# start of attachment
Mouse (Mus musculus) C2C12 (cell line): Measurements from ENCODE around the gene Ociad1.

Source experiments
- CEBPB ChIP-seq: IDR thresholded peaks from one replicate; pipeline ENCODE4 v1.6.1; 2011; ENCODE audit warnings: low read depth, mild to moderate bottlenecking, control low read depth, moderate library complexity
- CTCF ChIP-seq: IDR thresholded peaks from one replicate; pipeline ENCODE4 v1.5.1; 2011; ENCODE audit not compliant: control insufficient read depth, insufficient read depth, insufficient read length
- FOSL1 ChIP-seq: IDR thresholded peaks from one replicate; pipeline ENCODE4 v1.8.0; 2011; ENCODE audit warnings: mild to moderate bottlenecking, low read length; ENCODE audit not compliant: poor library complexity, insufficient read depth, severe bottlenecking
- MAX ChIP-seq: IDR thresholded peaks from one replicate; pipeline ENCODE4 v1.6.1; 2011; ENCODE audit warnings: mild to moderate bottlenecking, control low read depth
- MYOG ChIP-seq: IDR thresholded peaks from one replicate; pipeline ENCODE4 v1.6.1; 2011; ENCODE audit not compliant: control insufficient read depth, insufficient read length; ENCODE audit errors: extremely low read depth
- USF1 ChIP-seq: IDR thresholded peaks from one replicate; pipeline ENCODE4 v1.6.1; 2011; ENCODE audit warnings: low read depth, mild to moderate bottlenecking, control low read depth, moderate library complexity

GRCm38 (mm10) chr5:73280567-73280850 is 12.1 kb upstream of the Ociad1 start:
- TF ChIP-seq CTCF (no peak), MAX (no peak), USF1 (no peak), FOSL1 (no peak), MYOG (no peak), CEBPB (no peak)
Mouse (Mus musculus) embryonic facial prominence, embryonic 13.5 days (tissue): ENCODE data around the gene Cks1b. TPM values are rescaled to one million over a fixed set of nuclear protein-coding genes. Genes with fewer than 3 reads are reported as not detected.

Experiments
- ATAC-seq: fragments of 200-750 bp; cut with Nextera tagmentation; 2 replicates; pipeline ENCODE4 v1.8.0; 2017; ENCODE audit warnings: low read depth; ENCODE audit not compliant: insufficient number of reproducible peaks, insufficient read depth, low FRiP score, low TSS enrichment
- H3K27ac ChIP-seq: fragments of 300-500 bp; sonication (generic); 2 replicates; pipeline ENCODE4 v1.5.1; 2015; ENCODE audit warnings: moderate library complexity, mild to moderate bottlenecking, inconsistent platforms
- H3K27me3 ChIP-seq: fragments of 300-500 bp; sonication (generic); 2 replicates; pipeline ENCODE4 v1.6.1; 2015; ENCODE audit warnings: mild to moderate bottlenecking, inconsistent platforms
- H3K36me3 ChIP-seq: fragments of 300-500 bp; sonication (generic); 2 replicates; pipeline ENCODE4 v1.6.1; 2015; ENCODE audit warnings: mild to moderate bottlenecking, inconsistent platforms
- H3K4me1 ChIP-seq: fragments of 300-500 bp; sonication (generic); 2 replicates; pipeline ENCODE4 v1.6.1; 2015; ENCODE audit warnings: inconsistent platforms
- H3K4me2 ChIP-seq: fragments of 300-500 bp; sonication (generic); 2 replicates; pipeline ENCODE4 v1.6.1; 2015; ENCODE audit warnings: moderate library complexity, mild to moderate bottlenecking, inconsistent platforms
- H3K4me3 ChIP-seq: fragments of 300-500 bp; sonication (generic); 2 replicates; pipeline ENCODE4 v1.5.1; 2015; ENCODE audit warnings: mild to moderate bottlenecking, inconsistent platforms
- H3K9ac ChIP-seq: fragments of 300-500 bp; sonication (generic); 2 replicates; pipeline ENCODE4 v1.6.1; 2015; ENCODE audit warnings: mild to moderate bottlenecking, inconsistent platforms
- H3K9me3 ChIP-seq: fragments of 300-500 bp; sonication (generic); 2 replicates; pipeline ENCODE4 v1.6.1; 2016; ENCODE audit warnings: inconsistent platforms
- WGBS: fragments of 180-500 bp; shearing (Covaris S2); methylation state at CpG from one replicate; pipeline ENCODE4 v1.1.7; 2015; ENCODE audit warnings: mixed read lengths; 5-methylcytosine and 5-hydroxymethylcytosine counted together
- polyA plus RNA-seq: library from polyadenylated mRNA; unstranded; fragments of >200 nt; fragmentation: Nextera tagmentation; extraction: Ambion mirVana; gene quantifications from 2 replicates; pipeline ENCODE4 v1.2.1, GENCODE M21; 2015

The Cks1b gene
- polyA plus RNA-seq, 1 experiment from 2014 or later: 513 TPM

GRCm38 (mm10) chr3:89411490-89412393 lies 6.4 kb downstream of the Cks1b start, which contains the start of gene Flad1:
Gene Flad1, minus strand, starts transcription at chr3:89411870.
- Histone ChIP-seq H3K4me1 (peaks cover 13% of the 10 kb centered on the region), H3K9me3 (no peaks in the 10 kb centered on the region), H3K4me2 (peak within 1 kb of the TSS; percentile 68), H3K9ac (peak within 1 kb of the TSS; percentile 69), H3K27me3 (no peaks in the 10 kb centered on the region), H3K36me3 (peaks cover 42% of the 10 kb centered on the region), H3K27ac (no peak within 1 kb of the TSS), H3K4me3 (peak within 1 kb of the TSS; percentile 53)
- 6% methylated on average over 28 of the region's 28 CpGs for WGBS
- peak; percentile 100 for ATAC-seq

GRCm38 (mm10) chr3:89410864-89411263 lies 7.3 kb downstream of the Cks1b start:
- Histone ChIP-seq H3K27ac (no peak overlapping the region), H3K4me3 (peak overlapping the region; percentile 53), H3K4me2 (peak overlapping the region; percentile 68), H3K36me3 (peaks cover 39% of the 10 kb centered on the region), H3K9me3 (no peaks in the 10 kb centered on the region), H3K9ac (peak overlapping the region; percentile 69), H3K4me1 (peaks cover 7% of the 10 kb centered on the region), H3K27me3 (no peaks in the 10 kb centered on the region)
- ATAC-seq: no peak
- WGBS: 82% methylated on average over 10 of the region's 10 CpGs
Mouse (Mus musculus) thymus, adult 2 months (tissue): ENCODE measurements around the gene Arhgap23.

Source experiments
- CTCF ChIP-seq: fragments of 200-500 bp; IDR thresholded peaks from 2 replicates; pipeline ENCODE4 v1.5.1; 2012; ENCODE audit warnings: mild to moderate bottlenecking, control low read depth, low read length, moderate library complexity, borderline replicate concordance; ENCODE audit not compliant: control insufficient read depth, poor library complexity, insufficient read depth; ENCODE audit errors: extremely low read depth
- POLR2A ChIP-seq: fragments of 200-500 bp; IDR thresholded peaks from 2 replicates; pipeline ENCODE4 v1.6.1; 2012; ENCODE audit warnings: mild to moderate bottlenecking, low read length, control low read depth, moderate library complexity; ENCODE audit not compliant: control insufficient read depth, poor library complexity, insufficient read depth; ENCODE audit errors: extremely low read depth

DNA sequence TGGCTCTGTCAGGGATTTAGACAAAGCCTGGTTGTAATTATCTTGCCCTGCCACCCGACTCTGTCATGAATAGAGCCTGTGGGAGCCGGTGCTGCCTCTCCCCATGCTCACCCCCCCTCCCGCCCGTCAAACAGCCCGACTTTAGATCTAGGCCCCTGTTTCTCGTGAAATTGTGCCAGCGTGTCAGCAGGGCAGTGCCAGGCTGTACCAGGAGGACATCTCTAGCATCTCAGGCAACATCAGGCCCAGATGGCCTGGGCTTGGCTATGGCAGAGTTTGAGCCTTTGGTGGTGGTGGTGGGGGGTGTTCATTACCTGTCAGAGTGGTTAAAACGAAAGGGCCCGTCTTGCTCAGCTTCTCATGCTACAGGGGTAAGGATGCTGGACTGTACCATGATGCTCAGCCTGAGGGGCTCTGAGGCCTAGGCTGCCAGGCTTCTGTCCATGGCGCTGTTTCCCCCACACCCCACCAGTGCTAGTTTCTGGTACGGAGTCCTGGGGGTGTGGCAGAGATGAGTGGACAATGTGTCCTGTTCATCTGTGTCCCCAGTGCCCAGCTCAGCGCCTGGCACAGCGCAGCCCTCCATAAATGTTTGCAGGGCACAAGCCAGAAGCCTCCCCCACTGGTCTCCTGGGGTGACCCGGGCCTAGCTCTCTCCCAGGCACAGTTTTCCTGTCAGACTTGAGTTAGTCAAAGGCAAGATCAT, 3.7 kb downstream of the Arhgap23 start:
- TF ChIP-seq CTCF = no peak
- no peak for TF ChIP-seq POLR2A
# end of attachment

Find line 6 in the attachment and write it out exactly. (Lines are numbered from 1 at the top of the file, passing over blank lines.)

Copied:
- MAX ChIP-seq: IDR thresholded peaks from one replicate; pipeline ENCODE4 v1.6.1; 2011; ENCODE audit warnings: mild to moderate bottlenecking, control low read depth